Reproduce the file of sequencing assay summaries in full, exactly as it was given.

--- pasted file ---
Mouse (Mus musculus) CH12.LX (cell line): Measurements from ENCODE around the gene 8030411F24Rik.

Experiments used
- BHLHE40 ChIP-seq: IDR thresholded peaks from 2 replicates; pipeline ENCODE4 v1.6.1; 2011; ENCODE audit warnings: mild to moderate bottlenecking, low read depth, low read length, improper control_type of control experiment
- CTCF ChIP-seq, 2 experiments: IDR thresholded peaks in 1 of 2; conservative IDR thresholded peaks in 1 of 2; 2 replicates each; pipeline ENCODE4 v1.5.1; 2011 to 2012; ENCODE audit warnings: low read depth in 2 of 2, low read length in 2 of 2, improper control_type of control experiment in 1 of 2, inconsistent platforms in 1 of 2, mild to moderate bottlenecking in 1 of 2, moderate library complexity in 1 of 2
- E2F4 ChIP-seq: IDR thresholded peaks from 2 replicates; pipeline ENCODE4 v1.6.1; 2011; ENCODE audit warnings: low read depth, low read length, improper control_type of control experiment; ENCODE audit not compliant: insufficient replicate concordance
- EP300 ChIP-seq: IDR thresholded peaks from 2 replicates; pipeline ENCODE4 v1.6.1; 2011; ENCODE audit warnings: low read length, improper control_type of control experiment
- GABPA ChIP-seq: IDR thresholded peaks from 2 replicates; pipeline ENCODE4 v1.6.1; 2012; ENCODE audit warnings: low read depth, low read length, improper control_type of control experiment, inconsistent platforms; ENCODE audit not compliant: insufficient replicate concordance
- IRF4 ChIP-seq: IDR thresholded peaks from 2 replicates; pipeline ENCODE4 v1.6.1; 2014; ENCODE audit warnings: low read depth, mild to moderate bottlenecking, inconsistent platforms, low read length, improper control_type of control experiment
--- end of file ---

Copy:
Mouse (Mus musculus) CH12.LX (cell line): Measurements from ENCODE around the gene 8030411F24Rik.

Experiments used
- BHLHE40 ChIP-seq: IDR thresholded peaks from 2 replicates; pipeline ENCODE4 v1.6.1; 2011; ENCODE audit warnings: mild to moderate bottlenecking, low read depth, low read length, improper control_type of control experiment
- CTCF ChIP-seq, 2 experiments: IDR thresholded peaks in 1 of 2; conservative IDR thresholded peaks in 1 of 2; 2 replicates each; pipeline ENCODE4 v1.5.1; 2011 to 2012; ENCODE audit warnings: low read depth in 2 of 2, low read length in 2 of 2, improper control_type of control experiment in 1 of 2, inconsistent platforms in 1 of 2, mild to moderate bottlenecking in 1 of 2, moderate library complexity in 1 of 2
- E2F4 ChIP-seq: IDR thresholded peaks from 2 replicates; pipeline ENCODE4 v1.6.1; 2011; ENCODE audit warnings: low read depth, low read length, improper control_type of control experiment; ENCODE audit not compliant: insufficient replicate concordance
- EP300 ChIP-seq: IDR thresholded peaks from 2 replicates; pipeline ENCODE4 v1.6.1; 2011; ENCODE audit warnings: low read length, improper control_type of control experiment
- GABPA ChIP-seq: IDR thresholded peaks from 2 replicates; pipeline ENCODE4 v1.6.1; 2012; ENCODE audit warnings: low read depth, low read length, improper control_type of control experiment, inconsistent platforms; ENCODE audit not compliant: insufficient replicate concordance
- IRF4 ChIP-seq: IDR thresholded peaks from 2 replicates; pipeline ENCODE4 v1.6.1; 2014; ENCODE audit warnings: low read depth, mild to moderate bottlenecking, inconsistent platforms, low read length, improper control_type of control experiment